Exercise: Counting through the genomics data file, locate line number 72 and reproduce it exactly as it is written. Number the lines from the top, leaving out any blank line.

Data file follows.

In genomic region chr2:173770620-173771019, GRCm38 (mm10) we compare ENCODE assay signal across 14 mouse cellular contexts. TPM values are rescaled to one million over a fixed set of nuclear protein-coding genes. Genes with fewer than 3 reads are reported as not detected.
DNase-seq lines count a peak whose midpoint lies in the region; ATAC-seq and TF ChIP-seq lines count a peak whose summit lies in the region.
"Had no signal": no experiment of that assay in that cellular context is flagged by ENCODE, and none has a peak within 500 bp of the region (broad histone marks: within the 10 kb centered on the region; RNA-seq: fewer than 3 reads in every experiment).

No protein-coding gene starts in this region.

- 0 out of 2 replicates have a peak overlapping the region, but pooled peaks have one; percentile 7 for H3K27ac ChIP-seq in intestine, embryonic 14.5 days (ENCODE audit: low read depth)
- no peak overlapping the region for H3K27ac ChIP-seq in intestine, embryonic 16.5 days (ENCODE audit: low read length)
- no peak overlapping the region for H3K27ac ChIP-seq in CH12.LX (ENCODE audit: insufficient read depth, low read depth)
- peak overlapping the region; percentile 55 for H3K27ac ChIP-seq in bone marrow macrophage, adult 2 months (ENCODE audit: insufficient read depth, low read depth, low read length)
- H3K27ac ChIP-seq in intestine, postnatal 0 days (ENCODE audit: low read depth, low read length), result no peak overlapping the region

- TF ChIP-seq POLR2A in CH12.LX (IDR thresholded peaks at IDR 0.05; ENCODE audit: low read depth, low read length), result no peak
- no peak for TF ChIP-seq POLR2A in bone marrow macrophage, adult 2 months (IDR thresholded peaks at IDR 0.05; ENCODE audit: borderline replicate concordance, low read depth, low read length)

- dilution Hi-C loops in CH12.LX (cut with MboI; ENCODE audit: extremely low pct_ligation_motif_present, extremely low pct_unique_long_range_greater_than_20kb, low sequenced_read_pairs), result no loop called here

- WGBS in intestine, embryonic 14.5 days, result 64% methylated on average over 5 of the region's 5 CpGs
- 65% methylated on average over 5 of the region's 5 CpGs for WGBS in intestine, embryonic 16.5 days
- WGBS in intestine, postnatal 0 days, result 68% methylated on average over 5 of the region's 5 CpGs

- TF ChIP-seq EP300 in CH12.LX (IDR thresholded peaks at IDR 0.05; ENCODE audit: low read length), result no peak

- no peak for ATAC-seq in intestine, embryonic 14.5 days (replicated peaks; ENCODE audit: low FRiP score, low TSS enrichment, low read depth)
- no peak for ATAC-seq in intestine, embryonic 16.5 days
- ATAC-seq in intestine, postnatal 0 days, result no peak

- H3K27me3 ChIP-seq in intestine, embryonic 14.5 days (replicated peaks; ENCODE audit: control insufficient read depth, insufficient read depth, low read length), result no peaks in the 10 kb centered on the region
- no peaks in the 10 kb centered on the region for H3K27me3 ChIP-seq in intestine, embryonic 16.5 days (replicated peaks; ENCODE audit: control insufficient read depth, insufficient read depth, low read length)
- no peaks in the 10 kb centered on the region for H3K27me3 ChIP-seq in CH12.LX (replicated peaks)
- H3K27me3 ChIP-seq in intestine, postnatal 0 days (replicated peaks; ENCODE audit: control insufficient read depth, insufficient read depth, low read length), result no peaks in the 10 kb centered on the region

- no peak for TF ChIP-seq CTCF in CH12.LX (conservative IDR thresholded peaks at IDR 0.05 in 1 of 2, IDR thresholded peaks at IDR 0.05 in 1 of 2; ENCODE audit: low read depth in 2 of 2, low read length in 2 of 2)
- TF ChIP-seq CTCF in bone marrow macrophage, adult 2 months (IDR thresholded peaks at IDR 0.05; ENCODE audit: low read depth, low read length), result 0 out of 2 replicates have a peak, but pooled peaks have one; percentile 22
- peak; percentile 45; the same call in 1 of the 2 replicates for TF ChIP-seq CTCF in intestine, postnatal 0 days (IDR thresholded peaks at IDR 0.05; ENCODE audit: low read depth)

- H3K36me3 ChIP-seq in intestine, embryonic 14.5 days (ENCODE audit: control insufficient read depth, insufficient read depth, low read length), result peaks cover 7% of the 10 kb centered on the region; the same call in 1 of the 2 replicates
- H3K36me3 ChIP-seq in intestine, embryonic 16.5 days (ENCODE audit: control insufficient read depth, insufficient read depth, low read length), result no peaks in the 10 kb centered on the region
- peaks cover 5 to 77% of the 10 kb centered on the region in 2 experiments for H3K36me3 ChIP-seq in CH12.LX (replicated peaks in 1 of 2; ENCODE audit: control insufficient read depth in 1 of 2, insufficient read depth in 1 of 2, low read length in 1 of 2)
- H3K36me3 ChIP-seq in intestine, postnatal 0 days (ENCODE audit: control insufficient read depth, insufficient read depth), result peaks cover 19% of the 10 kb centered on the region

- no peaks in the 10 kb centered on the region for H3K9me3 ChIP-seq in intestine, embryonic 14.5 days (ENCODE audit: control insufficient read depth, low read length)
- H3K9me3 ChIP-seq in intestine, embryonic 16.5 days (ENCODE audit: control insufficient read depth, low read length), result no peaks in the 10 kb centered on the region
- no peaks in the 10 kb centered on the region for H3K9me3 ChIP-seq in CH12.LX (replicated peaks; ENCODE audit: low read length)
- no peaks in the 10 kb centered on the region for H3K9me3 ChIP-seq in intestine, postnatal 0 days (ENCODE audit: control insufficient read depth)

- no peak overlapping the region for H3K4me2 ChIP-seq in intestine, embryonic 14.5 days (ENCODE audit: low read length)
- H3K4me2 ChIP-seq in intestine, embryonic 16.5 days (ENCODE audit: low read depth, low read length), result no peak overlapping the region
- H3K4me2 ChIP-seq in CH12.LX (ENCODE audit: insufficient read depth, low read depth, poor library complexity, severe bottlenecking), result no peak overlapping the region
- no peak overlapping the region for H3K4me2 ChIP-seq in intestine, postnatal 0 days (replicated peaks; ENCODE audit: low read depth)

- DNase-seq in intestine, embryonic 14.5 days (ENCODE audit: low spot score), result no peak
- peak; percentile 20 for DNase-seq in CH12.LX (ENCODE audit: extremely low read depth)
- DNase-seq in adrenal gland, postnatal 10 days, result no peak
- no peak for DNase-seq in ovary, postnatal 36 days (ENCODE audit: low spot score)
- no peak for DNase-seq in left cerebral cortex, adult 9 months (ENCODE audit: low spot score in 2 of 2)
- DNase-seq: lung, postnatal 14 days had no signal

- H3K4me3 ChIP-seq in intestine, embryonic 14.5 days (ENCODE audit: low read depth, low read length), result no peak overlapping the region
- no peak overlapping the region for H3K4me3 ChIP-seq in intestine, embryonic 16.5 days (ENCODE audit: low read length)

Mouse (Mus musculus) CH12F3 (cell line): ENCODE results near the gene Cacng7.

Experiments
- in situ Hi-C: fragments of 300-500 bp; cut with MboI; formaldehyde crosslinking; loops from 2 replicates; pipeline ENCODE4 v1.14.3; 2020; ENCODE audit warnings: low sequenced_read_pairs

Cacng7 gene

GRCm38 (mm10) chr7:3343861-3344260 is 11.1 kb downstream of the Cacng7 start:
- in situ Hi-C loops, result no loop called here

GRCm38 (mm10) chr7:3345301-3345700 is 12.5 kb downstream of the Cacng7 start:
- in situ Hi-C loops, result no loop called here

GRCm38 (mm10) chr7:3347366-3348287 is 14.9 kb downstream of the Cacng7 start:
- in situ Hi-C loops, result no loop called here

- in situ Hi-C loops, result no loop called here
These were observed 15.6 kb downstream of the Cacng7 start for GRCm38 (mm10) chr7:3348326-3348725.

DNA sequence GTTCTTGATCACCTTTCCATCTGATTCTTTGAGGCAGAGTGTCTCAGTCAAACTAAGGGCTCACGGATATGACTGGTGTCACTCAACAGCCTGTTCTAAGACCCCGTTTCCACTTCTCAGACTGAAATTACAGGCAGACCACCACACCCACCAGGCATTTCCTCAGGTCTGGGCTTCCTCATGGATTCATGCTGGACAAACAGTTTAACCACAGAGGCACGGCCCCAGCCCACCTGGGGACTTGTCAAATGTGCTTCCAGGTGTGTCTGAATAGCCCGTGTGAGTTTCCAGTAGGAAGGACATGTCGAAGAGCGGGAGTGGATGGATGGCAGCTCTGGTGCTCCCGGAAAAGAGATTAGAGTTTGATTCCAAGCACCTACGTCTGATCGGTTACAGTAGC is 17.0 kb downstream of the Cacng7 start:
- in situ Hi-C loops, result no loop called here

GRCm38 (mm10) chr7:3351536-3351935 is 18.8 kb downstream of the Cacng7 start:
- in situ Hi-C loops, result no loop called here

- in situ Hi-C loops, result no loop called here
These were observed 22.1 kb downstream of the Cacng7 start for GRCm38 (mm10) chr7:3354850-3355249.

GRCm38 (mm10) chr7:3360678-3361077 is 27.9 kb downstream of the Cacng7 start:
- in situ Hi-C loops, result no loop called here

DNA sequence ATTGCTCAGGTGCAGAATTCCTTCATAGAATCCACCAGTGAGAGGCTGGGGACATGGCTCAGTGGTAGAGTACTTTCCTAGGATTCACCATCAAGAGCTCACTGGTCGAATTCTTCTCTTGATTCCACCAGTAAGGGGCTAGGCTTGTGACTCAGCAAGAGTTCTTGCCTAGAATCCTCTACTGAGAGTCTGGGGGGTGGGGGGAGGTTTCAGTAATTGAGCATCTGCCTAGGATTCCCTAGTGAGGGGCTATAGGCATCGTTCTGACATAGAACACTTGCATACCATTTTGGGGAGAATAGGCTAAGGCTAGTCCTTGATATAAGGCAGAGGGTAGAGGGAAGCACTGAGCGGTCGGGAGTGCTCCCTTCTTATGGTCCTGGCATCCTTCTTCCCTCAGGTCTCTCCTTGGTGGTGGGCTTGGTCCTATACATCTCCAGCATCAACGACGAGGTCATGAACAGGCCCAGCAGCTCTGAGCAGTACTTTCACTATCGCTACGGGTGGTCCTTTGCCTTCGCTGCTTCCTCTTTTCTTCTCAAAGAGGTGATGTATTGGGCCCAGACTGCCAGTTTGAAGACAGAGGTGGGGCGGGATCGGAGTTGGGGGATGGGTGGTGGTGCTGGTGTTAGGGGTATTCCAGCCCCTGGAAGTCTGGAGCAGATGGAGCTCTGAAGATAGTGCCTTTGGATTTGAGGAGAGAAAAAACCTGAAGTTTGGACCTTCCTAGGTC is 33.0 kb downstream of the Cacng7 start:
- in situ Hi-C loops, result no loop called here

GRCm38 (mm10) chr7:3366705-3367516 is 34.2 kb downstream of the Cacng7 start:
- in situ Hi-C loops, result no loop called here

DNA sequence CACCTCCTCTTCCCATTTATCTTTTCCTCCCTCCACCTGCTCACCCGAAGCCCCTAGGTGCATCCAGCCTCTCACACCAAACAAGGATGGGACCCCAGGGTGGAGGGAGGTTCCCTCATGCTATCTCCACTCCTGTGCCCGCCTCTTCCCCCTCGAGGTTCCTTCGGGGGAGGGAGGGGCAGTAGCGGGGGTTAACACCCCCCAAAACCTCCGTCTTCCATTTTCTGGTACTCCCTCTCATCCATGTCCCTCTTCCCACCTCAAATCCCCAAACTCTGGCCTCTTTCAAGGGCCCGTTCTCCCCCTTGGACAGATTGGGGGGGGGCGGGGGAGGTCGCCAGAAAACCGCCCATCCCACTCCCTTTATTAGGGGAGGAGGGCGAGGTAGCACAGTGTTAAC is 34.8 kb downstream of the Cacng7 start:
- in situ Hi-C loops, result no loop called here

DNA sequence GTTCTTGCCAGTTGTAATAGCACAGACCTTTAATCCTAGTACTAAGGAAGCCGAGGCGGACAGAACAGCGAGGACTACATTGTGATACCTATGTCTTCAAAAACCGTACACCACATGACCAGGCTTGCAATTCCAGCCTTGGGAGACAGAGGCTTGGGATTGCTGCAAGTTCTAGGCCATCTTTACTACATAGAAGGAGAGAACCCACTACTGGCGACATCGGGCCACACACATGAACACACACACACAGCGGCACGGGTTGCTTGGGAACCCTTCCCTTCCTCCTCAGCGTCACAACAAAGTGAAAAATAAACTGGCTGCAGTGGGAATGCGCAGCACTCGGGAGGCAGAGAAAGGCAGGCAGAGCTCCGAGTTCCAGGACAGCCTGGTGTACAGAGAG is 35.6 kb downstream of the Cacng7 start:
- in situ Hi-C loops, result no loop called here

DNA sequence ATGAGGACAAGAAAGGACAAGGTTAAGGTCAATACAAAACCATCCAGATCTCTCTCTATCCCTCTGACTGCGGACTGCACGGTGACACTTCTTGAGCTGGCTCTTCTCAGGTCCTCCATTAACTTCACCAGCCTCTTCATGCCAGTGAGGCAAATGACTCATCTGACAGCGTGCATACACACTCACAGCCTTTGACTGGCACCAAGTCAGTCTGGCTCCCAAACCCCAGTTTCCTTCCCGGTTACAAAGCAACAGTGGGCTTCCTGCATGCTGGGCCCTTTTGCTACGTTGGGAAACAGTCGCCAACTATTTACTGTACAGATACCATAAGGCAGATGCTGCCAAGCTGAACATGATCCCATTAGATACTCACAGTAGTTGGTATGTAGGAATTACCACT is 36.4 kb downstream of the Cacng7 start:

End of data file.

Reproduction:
- in situ Hi-C loops, result no loop called here